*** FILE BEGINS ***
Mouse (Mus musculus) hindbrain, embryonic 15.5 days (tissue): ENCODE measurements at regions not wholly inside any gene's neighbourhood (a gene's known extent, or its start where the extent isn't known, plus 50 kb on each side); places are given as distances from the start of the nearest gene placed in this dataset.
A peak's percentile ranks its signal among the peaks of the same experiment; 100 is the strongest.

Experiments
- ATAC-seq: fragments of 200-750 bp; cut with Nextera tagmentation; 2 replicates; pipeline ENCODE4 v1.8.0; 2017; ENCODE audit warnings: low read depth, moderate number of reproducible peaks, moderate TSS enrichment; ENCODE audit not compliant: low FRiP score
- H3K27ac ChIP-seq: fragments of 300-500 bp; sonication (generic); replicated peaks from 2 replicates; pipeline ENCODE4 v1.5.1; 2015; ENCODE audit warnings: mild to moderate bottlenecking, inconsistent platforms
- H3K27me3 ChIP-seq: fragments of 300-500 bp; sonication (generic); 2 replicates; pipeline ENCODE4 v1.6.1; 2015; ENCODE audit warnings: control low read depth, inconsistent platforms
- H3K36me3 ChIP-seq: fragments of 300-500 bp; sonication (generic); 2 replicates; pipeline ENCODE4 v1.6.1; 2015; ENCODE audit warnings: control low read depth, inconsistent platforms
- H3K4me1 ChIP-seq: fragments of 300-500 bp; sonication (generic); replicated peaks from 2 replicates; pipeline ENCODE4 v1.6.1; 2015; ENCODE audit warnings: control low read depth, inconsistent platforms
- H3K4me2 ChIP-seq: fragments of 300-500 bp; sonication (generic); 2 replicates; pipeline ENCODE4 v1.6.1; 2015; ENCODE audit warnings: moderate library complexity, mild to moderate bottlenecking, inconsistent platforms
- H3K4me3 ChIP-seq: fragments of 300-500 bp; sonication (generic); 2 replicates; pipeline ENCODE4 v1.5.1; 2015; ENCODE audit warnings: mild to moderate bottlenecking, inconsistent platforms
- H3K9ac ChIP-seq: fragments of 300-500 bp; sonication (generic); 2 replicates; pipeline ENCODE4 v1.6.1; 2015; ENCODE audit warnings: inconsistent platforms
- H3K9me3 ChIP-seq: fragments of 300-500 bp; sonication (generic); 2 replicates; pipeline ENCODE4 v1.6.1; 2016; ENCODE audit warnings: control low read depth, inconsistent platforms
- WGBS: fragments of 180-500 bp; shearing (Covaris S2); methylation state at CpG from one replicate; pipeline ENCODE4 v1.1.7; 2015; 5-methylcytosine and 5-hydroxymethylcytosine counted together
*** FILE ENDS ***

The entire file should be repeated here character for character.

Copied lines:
Mouse (Mus musculus) hindbrain, embryonic 15.5 days (tissue): ENCODE measurements at regions not wholly inside any gene's neighbourhood (a gene's known extent, or its start where the extent isn't known, plus 50 kb on each side); places are given as distances from the start of the nearest gene placed in this dataset.
A peak's percentile ranks its signal among the peaks of the same experiment; 100 is the strongest.

Experiments
- ATAC-seq: fragments of 200-750 bp; cut with Nextera tagmentation; 2 replicates; pipeline ENCODE4 v1.8.0; 2017; ENCODE audit warnings: low read depth, moderate number of reproducible peaks, moderate TSS enrichment; ENCODE audit not compliant: low FRiP score
- H3K27ac ChIP-seq: fragments of 300-500 bp; sonication (generic); replicated peaks from 2 replicates; pipeline ENCODE4 v1.5.1; 2015; ENCODE audit warnings: mild to moderate bottlenecking, inconsistent platforms
- H3K27me3 ChIP-seq: fragments of 300-500 bp; sonication (generic); 2 replicates; pipeline ENCODE4 v1.6.1; 2015; ENCODE audit warnings: control low read depth, inconsistent platforms
- H3K36me3 ChIP-seq: fragments of 300-500 bp; sonication (generic); 2 replicates; pipeline ENCODE4 v1.6.1; 2015; ENCODE audit warnings: control low read depth, inconsistent platforms
- H3K4me1 ChIP-seq: fragments of 300-500 bp; sonication (generic); replicated peaks from 2 replicates; pipeline ENCODE4 v1.6.1; 2015; ENCODE audit warnings: control low read depth, inconsistent platforms
- H3K4me2 ChIP-seq: fragments of 300-500 bp; sonication (generic); 2 replicates; pipeline ENCODE4 v1.6.1; 2015; ENCODE audit warnings: moderate library complexity, mild to moderate bottlenecking, inconsistent platforms
- H3K4me3 ChIP-seq: fragments of 300-500 bp; sonication (generic); 2 replicates; pipeline ENCODE4 v1.5.1; 2015; ENCODE audit warnings: mild to moderate bottlenecking, inconsistent platforms
- H3K9ac ChIP-seq: fragments of 300-500 bp; sonication (generic); 2 replicates; pipeline ENCODE4 v1.6.1; 2015; ENCODE audit warnings: inconsistent platforms
- H3K9me3 ChIP-seq: fragments of 300-500 bp; sonication (generic); 2 replicates; pipeline ENCODE4 v1.6.1; 2016; ENCODE audit warnings: control low read depth, inconsistent platforms
- WGBS: fragments of 180-500 bp; shearing (Covaris S2); methylation state at CpG from one replicate; pipeline ENCODE4 v1.1.7; 2015; 5-methylcytosine and 5-hydroxymethylcytosine counted together